Each year, the Industrial Designers Society of America sponsors one of the largest design competitions in the world, IDEA. For designers--and in particular American designers--it's a major feather in the cap (Europeans tend to focus on the Red Dot Awards).
This year, the contest drew 1631 entries from dozens of countries around the world; in all, 31 were awarded the Gold award, 47 received Silver, and 72 won Bronze. As always, they were judged by a high-caliber jury--which this time was led by Andrew Hartman, the design director at Philips Design, and included Ken Musgrave, Dell's design director, who's been blogging for Fast Company .
So who took home the most awards? Samsung led among corporate teams, with eight (for example: BD-P4600 Blu-Ray Disc Player  and LED 7000 Series , the world's thinnest LED); IDEO took eight as well, leading the design firms. Apple was well-represented too, of course, with seven (including awards for the MacBook  and 15-inch MacBook Pro ).
Sustainability loomed large: Some of these entries included the charging station for Shai Agassi's electric-car program, Better Place ; the Dell Studio Hybrid ; Energy Seed , a student concept for a street lamp/battery recycling bin, where the former would run off the last bits of power left in old batteries; and the Coca-Cola Refresh Recycling Bin , designed by Yves Behar's Fuseproject, which is a recycling bin made of a single sheet of recycled plastic.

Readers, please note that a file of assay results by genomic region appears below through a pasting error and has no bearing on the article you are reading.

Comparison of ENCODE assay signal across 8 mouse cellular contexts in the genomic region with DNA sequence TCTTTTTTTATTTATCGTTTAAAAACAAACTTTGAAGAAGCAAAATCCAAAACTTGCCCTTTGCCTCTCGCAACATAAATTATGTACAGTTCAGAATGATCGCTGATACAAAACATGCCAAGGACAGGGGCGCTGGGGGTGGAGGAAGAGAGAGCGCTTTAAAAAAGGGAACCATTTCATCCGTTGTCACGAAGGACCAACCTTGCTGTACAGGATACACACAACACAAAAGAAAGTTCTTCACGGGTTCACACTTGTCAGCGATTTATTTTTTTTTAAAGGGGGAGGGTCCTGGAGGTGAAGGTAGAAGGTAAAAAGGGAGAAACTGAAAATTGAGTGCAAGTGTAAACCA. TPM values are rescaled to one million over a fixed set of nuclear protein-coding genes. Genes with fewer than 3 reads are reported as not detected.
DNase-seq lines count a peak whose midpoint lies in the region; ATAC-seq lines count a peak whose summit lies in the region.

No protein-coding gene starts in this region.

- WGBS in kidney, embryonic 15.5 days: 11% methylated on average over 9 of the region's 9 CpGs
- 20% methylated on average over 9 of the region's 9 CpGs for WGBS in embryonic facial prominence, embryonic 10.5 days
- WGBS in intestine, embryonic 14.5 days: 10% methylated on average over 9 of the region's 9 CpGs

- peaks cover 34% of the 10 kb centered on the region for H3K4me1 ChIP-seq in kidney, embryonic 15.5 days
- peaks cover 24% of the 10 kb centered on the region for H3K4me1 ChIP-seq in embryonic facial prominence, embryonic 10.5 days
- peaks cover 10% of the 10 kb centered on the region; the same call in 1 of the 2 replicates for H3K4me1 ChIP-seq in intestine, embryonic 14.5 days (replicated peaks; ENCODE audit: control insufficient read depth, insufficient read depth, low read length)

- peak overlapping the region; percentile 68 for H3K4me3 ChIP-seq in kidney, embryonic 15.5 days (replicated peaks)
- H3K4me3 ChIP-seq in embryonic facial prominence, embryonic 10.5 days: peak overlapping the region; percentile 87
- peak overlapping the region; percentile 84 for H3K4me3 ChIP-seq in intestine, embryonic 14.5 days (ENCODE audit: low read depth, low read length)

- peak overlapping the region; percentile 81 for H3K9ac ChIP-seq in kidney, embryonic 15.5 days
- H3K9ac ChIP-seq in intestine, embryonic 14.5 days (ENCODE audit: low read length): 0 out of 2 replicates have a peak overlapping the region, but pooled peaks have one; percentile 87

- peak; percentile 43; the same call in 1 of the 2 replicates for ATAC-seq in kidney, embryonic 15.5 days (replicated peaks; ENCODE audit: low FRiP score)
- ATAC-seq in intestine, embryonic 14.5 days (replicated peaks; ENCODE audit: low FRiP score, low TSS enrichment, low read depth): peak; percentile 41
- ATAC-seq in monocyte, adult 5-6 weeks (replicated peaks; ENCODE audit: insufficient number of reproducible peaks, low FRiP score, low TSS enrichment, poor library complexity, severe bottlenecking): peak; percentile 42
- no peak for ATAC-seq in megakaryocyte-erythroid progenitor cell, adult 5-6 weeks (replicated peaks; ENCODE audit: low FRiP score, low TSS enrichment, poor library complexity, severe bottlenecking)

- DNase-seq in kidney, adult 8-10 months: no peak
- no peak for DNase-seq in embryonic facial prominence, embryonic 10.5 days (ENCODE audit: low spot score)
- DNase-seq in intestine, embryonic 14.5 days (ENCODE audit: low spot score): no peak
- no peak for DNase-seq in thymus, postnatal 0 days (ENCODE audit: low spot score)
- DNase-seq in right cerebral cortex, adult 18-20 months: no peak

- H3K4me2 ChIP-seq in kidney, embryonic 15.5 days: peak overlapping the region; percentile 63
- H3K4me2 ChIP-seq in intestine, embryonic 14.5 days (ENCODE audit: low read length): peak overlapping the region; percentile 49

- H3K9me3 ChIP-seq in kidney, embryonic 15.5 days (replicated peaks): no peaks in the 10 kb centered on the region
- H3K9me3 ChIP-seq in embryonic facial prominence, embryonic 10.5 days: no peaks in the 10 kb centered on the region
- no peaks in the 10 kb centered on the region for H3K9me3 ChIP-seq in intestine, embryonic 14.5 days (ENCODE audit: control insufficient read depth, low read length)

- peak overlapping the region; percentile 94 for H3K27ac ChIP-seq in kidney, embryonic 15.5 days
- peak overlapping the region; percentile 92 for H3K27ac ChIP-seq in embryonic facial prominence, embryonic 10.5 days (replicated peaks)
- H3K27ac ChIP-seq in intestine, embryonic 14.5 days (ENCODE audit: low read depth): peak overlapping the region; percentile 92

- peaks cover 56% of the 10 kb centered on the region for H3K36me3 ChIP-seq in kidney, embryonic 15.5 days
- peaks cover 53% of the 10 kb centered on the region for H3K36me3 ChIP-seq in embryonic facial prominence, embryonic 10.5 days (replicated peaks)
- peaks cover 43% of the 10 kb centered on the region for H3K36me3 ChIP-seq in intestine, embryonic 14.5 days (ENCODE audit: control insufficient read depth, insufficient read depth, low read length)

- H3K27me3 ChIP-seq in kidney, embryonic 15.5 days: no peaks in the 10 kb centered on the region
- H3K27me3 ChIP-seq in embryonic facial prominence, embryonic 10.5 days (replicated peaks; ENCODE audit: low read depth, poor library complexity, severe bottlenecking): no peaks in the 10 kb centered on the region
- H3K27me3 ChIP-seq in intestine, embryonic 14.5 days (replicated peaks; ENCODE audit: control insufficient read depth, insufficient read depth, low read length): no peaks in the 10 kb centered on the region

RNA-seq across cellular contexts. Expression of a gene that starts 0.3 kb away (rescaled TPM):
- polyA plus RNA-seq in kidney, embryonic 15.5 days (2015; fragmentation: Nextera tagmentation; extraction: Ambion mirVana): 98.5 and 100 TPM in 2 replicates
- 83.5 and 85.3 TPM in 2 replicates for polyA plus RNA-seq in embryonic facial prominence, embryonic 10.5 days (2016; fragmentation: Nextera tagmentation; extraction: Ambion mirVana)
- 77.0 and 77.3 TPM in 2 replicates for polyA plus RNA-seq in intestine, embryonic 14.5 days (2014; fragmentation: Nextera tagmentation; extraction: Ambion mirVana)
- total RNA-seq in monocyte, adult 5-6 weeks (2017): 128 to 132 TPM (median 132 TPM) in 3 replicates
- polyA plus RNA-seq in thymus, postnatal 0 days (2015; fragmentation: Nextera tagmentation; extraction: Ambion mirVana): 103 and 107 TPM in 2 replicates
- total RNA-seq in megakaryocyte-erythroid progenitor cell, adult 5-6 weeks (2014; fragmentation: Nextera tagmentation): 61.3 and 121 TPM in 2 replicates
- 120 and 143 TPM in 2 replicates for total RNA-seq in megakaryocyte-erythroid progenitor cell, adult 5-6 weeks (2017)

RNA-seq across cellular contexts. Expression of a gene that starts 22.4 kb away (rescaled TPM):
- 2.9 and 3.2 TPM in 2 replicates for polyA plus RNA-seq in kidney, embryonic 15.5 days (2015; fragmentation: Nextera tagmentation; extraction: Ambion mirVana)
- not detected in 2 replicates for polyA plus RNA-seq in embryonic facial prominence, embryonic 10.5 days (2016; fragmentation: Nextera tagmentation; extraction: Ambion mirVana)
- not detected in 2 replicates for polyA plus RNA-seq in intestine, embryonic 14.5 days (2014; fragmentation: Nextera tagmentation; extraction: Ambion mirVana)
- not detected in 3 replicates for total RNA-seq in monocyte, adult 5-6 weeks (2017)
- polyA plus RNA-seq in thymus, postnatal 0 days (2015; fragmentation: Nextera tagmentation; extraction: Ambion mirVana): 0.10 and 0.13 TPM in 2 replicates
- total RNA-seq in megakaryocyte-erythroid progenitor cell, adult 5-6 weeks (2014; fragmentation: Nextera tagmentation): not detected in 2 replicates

There were also a slew of socially aware designs, such as the Kitten Scanner , a cuddly looking CT scanner meant to comfort children undergoing the stressful procedure; and the Project Masiluleke Home HIV Test Kit .
But the the grand prize went to Nike's Trash Talk , a basketball shoe made entirely from manufacturing waste, including leftover leather, foam and rubber. The big achievement, according to Nike, was achieving performance equal to that of virgin materials:
Another one that wowed the jury was the WEDZE Virtuous , a ski jacket with a removable vest. By inflating it with your own breath, you can reconfigure it from a cool-weather jacket to a cold-weather coat:
We've written before about the possibility of modular furniture that you can reconfigure rather than discard as your needs change. Herman Miller's Teneo® Storage Furniture , does just that: Using a system of just 20 parts, you can create 80 different products:
Still hungry for more industrial design? Seriously? BusinessWeek has all of the winning entries online .